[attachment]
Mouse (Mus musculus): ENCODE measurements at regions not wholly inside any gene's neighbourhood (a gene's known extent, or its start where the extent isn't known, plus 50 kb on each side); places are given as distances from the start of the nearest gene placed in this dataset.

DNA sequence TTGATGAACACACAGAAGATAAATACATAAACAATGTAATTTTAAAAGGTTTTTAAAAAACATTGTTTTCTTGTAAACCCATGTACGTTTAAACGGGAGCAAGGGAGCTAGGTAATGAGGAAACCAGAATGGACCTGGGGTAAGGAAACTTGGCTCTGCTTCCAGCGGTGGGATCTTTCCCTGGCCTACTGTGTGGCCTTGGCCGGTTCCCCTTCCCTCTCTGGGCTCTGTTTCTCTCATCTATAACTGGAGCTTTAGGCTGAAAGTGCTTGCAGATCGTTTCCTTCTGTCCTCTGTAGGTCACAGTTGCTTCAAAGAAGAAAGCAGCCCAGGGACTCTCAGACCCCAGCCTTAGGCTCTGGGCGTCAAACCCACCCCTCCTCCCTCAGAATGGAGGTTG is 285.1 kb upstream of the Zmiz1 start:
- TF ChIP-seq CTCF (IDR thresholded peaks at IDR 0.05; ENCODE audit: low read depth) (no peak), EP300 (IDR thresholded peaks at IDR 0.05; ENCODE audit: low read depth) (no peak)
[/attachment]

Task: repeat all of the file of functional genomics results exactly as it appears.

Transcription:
Mouse (Mus musculus): ENCODE measurements at regions not wholly inside any gene's neighbourhood (a gene's known extent, or its start where the extent isn't known, plus 50 kb on each side); places are given as distances from the start of the nearest gene placed in this dataset.

DNA sequence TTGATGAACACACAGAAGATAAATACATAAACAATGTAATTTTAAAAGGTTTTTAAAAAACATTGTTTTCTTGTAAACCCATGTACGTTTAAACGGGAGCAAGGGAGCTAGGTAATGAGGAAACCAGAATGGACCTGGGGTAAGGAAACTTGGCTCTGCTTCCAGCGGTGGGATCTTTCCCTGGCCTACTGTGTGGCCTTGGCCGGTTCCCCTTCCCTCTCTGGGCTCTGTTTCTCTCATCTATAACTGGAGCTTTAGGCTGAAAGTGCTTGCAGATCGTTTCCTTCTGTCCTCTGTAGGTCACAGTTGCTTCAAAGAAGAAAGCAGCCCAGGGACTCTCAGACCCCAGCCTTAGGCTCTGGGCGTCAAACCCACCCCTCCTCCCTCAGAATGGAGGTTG is 285.1 kb upstream of the Zmiz1 start:
- TF ChIP-seq CTCF (IDR thresholded peaks at IDR 0.05; ENCODE audit: low read depth) (no peak), EP300 (IDR thresholded peaks at IDR 0.05; ENCODE audit: low read depth) (no peak)